Heating section was placed in front of the analyte injection port to increase the volatilization of the analyte when introduced into the flow. The cross-section area of the air passing tube also was decreased to increase the turbulence around the needle. In order to prepare different air temperatures in the chamber, a heating system based on an incandescent lamp was constructed. Air was drawn to the lamp chamber and heated by the incandescent lamp. To control the temperature, a thermocouple and microcontroller was used. A sensor was later located in the chamber to sense the temperature. The sensed temperature logged to the microcontroller which was set in a specified temperature. The controller turned the lamp off in the case that the chamber temperature reached the pre-set value. When the temperature fell below the pre-set value, the microcontroller turned the lamp on. This system can produce a temperature controlled condition after about 10 minutes from the start-up with ± 0.3° C error.
Humidity generation was studied in the range of 30 -80%. Humidification was performed based on water vapor addition to the air flow. The level of humidification in the system was controlled by temperature, depth of water impingement in the flask, and the flow rate of incoming current. Findings showed that for high humidity levels (above 30 %) it is necessary to use a chamber with elevated temperature in its walls. Therefore, an anti-condensation coil was constructed and placed in the system.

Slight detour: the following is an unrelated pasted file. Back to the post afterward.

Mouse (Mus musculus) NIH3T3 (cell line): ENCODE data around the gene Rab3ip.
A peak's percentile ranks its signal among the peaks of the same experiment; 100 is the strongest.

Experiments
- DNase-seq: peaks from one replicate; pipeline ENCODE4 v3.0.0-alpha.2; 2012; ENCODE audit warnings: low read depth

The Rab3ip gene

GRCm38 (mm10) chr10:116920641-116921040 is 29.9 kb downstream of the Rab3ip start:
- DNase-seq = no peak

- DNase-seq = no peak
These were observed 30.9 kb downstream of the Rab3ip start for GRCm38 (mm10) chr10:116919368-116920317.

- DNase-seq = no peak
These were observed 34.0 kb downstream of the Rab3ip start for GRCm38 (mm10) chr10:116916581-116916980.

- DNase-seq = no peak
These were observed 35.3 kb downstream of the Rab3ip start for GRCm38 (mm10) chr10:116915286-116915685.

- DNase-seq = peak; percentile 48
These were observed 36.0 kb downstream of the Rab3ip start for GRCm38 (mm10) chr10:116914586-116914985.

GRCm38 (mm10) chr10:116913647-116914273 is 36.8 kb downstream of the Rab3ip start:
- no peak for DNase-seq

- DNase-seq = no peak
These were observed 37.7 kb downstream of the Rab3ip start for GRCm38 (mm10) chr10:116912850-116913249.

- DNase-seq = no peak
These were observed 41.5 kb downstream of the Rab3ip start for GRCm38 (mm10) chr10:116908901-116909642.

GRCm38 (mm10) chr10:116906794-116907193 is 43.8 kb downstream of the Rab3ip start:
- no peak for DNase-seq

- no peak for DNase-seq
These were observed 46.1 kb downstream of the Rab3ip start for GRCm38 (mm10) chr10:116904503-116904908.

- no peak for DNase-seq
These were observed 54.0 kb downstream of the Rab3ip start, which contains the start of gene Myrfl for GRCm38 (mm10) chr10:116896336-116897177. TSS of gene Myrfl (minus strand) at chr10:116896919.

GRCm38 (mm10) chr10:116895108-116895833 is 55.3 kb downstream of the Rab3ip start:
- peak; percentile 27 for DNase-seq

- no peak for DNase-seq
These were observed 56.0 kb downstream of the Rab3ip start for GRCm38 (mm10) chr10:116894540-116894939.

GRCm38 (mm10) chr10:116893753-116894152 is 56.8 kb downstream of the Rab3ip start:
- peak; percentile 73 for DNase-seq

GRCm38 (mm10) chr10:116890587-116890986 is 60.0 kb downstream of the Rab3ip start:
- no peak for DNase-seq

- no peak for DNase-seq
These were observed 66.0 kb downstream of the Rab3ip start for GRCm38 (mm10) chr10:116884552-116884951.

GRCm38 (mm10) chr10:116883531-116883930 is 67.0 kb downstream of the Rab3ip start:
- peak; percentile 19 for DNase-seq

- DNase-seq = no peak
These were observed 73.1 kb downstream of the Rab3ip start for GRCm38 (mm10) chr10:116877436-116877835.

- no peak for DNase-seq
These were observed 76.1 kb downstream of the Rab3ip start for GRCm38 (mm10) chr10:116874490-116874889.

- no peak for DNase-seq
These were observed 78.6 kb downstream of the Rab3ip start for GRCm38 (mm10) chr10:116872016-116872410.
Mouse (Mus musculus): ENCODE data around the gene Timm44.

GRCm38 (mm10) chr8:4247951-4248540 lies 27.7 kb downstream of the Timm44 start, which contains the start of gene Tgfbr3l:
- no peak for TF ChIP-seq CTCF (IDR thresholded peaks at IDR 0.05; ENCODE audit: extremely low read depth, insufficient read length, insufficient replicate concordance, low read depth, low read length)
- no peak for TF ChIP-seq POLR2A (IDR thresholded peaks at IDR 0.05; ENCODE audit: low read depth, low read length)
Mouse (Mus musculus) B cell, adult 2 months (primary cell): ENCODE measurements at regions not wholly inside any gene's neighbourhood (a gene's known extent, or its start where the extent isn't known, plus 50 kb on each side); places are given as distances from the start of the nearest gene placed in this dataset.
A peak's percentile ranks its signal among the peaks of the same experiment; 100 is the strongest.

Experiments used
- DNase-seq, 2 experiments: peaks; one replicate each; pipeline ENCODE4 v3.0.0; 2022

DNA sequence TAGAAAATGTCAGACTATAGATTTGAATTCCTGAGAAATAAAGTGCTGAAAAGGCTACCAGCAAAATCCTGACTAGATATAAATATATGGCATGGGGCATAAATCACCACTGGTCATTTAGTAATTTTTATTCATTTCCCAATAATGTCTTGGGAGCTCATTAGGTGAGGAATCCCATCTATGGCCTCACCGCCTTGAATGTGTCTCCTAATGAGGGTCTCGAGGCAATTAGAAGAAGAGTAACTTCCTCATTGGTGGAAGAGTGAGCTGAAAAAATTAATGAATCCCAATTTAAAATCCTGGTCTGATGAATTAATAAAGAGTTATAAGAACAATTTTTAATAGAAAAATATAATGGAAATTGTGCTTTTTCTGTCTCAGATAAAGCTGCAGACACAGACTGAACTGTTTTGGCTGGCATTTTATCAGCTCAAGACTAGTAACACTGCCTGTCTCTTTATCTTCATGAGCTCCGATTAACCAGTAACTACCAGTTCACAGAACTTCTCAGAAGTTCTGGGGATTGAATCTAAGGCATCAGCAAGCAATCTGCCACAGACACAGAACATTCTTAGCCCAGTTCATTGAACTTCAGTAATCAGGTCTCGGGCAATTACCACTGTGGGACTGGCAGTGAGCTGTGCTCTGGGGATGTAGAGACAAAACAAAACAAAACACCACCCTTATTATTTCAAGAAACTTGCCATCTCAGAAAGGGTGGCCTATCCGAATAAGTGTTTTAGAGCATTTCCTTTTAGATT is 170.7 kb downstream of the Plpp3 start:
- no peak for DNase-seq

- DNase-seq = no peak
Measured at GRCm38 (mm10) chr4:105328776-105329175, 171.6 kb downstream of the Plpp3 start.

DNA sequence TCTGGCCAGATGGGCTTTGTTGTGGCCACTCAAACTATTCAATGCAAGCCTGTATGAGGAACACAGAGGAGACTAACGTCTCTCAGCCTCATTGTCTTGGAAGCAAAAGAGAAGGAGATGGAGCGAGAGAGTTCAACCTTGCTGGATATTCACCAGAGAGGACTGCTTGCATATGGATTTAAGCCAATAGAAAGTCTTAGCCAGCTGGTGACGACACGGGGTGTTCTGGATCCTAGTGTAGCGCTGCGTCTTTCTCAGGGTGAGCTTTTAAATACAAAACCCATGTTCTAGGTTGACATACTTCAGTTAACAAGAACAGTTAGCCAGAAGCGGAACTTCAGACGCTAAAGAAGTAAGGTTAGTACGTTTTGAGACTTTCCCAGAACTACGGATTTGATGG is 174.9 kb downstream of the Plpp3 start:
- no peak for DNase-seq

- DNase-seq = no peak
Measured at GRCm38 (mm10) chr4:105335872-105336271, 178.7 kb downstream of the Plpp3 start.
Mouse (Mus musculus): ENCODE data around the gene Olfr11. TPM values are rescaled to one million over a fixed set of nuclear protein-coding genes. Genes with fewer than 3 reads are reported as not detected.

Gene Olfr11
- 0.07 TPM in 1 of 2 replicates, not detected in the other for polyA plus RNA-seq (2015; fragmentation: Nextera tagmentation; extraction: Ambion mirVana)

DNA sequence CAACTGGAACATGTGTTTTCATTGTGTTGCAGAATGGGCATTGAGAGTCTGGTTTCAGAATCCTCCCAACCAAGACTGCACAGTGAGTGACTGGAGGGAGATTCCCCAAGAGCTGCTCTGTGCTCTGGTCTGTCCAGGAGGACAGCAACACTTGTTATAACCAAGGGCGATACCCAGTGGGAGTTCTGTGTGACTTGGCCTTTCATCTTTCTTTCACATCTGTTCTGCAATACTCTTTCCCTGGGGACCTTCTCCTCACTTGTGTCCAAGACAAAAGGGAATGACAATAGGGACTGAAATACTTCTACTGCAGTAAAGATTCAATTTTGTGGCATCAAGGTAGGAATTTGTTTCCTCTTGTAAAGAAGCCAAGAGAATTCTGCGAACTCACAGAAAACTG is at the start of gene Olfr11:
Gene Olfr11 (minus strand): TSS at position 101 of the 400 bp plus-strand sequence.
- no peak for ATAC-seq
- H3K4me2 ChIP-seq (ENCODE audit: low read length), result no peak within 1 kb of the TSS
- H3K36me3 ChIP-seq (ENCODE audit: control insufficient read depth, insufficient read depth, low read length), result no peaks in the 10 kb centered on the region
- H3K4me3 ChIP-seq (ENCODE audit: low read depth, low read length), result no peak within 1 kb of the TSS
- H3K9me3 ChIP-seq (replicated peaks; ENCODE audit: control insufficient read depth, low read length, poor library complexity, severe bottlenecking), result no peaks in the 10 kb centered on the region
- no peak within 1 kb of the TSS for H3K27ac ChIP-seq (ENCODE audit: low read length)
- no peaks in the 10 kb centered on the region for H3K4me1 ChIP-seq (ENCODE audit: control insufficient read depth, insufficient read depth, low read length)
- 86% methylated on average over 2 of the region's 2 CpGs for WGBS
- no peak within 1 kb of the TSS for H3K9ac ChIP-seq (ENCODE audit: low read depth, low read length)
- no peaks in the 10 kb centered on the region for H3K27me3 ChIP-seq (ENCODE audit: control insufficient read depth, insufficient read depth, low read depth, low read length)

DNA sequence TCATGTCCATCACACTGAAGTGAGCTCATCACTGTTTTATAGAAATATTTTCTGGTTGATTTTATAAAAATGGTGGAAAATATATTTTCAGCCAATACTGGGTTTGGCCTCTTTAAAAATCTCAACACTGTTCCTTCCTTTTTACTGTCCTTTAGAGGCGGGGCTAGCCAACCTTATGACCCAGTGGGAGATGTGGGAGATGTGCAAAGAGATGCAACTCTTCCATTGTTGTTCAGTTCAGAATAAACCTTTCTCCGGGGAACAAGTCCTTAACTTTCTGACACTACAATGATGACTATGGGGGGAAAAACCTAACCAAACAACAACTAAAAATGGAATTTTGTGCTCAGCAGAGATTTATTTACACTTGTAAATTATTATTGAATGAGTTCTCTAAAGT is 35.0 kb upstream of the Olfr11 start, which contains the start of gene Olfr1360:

Anti-condensation system
Another temperature system was applied in the outer wall of the chamber to avoid condensation in humidity conditions. Results showed that in preparation of high humidity content conditions (80% and above), the water vapor will condensate on the inner walls of the chamber. We applied a heating coil around the chamber to heat the chamber's wall and prevent the condensation of the water droplets on the surface of the chamber. The heating power of the heating oil was adjustable, so it was set at 5° C higher than the system's temperature for each temperature condition. After application of a system, the results indicated that repeatability improved significantly in generation of test atmosphere in high humidity conditions.
Two systems were used for preparation of various air velocities in the chamber. A system was initially designed for production of velocity in the range of 0.05 - 0.5 m/s. Different velocities were prepared by changing the cross-section area of each section of the chamber.
Time to reach the steady-state (tss) for desired concentration was studied in the chamber. The tss was studied by taking samples during 2 hours (every 5 minutes) through an exposed 100 µm PDMS SPME fiber. We found that the concentration reached the steady state shortly after the beginning of injection. However, the concentration in the beginning of system startup was significantly lower than the values observed for tss. Results further indicated that with decrease in analyte concentration in the chamber, the tss gets longer. The repeatability of the system was also checked by calculating the relative standard deviation (RSD) of the measurements. Table 1 represents the results of validation for compounds of interest. Statistical comparison of the results showed that there is no significant difference between the RSD values observed in different temperature and humidity rates for the desired compounds.